Anxiety is something we’ve all had to confront in the last 18 months. The worry over Covid levels, the restrictions we all live under and the risk to our family and friends has become part of the background noise of every day.
It may surprise you to learn that your pets can suffer from anxiety as well. If it’s not addressed then it can have all sorts of effects, from physical symptoms like shedding fur and losing weight to problematic behaviours.
Today we’re taking a look at some of the causes of anxiety in pets, the effects it can have, and what you can do about it. If you’re worried about your pet’s behaviour or symptoms, get some specialist advice from your vet or an online veterinarian.
What Does Anxiety in Pets Look Like?
Identifying anxiety in pets can be difficult as it can look very different not only from species to species but from animal to animal: one anxious dog might behave very differently from another.
Some of the physical symptoms to look for are loss of weight and shedding fur or hair. Many pets only eat when they feel safe and secure, so a loss of appetite might indicate that your pet isn’t feeling safe enough to let their guard down and eat in your home.
Anxiety can also manifest in your pet’s behaviour. Some develop repetitive or even obsessive behaviour patterns that comfort them when they’re feeling unsafe. In others, anxiety creates destructive behaviour like chewing furniture, clawing sofas and rugs or defecating indoors. This can help relieve their anxiety, or make them feel more in control or at home in their environment.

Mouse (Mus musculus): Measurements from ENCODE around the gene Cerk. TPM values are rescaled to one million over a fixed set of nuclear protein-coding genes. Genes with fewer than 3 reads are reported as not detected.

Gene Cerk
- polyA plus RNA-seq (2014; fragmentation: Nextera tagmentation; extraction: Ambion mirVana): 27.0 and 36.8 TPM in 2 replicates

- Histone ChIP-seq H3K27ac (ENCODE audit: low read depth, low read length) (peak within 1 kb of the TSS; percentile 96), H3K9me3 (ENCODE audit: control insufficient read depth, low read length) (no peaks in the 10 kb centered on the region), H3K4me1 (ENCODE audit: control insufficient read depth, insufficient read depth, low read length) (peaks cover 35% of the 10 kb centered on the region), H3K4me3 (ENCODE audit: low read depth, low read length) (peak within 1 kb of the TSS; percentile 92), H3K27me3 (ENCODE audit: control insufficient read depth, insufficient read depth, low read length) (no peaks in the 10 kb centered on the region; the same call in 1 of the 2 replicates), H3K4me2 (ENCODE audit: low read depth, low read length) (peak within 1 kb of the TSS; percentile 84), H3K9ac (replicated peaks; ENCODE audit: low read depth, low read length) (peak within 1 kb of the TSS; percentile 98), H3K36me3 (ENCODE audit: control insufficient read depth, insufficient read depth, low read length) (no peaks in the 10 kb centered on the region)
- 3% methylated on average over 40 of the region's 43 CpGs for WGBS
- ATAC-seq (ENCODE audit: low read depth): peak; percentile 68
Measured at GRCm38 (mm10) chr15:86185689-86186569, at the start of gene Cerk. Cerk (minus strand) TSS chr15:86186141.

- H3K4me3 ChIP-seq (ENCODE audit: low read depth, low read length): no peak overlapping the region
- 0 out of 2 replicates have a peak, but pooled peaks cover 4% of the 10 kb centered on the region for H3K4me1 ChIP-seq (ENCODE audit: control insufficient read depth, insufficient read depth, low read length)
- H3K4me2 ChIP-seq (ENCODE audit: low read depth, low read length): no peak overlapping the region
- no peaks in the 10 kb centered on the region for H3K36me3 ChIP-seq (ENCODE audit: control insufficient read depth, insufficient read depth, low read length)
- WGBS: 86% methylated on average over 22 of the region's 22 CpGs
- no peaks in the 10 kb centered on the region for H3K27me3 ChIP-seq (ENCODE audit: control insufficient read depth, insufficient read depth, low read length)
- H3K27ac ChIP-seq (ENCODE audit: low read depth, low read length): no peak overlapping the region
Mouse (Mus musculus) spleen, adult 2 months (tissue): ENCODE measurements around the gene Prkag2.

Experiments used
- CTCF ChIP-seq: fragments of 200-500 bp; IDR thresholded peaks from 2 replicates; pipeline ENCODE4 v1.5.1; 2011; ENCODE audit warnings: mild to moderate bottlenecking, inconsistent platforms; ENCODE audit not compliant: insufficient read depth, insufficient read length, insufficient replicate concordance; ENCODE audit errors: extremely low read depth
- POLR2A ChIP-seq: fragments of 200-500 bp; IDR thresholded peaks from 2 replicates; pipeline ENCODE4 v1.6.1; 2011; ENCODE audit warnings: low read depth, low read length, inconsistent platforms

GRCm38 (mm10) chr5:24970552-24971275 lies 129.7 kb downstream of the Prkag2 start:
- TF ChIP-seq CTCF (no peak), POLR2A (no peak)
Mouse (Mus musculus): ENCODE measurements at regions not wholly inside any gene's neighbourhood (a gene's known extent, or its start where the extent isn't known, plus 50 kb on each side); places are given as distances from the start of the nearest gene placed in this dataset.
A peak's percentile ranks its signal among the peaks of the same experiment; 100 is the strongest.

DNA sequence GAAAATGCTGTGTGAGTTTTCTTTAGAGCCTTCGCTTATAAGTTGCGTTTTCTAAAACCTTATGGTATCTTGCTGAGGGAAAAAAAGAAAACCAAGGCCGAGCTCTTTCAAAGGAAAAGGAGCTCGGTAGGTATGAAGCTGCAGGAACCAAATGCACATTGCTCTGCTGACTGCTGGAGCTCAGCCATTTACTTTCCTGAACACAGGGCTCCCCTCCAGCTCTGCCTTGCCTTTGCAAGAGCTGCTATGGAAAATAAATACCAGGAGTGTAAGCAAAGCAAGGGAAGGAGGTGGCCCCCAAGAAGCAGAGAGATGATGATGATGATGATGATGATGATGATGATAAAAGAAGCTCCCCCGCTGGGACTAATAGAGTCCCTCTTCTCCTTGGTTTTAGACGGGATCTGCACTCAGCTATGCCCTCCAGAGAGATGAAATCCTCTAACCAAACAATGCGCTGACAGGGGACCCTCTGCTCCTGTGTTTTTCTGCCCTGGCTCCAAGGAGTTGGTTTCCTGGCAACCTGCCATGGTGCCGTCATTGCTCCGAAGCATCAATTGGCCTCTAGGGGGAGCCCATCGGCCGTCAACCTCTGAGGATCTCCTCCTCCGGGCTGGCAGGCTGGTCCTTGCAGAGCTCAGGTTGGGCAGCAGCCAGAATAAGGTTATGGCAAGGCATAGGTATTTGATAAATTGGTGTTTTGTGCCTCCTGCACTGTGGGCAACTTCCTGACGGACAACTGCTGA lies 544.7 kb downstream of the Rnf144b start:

Some pets also get more aggressive when they’re experiencing anxiety: if your dog starts to bark and growl at other dogs or people when they haven’t before, this could be a sign of spiking anxiety.
Causes of Anxiety in Pets
One of the big causes of anxiety in pets is loneliness. When your pet feels unsafe when they’re left alone and is unable to comfort themselves until you return, this is known as separation anxiety. If you’re going from a stay at home pet parent to being away at the office it’s important to build your pet up gradually – take short trips out and make a big fuss of them when you come home. For dogs this is particularly important as they are naturally social creatures and look to you for reassurance and comfort. There is a natural (and sometimes low) threshold for the amount of time dogs can be left alone. It’s important to use training to build them up to this over time.
Other anxieties can be caused by negative associations with particular times, places or people: visits to the vets are one example. The appearance of the carrier can cause aggressive or reluctant reactions from many pets as they anticipate pain, discomfort and the presence of other anxious animals. Try to maintain your own calm, provide treats and reassurance for your own pet, and do everything you can to lessen their distress: the more smoothly the experience goes, the greater the chance you can lessen that negative association.